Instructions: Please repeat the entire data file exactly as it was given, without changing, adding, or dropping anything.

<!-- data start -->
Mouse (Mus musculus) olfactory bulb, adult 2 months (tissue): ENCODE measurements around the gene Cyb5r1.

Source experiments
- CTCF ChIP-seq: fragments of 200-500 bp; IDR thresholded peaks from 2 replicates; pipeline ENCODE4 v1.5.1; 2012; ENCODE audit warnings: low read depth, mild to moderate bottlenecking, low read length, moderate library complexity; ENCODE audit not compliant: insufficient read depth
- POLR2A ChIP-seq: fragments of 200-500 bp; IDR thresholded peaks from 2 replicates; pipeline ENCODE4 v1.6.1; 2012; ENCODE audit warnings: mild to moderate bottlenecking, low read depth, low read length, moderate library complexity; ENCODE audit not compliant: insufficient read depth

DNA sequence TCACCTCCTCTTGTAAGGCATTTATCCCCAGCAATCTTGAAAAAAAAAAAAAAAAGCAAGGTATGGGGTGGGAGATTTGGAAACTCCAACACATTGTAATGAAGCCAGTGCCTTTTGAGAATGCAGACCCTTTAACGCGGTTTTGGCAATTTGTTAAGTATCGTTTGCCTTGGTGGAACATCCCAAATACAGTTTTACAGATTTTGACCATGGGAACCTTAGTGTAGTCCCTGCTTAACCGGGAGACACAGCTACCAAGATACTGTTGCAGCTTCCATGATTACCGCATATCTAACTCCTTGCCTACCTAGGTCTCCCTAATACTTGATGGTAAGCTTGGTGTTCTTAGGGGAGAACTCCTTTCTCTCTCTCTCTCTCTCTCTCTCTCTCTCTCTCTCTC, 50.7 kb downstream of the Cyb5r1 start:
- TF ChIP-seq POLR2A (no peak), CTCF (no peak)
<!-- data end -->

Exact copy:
Mouse (Mus musculus) olfactory bulb, adult 2 months (tissue): ENCODE measurements around the gene Cyb5r1.

Source experiments
- CTCF ChIP-seq: fragments of 200-500 bp; IDR thresholded peaks from 2 replicates; pipeline ENCODE4 v1.5.1; 2012; ENCODE audit warnings: low read depth, mild to moderate bottlenecking, low read length, moderate library complexity; ENCODE audit not compliant: insufficient read depth
- POLR2A ChIP-seq: fragments of 200-500 bp; IDR thresholded peaks from 2 replicates; pipeline ENCODE4 v1.6.1; 2012; ENCODE audit warnings: mild to moderate bottlenecking, low read depth, low read length, moderate library complexity; ENCODE audit not compliant: insufficient read depth

DNA sequence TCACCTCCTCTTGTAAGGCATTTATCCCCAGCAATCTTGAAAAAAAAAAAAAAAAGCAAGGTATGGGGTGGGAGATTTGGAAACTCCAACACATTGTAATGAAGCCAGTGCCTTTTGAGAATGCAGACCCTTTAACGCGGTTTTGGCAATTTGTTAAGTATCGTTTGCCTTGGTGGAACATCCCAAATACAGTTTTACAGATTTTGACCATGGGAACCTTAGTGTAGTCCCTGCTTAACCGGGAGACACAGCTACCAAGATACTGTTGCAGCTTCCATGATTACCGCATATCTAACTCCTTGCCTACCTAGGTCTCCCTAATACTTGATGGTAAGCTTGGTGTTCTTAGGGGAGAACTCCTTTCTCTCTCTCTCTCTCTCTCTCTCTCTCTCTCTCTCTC, 50.7 kb downstream of the Cyb5r1 start:
- TF ChIP-seq POLR2A (no peak), CTCF (no peak)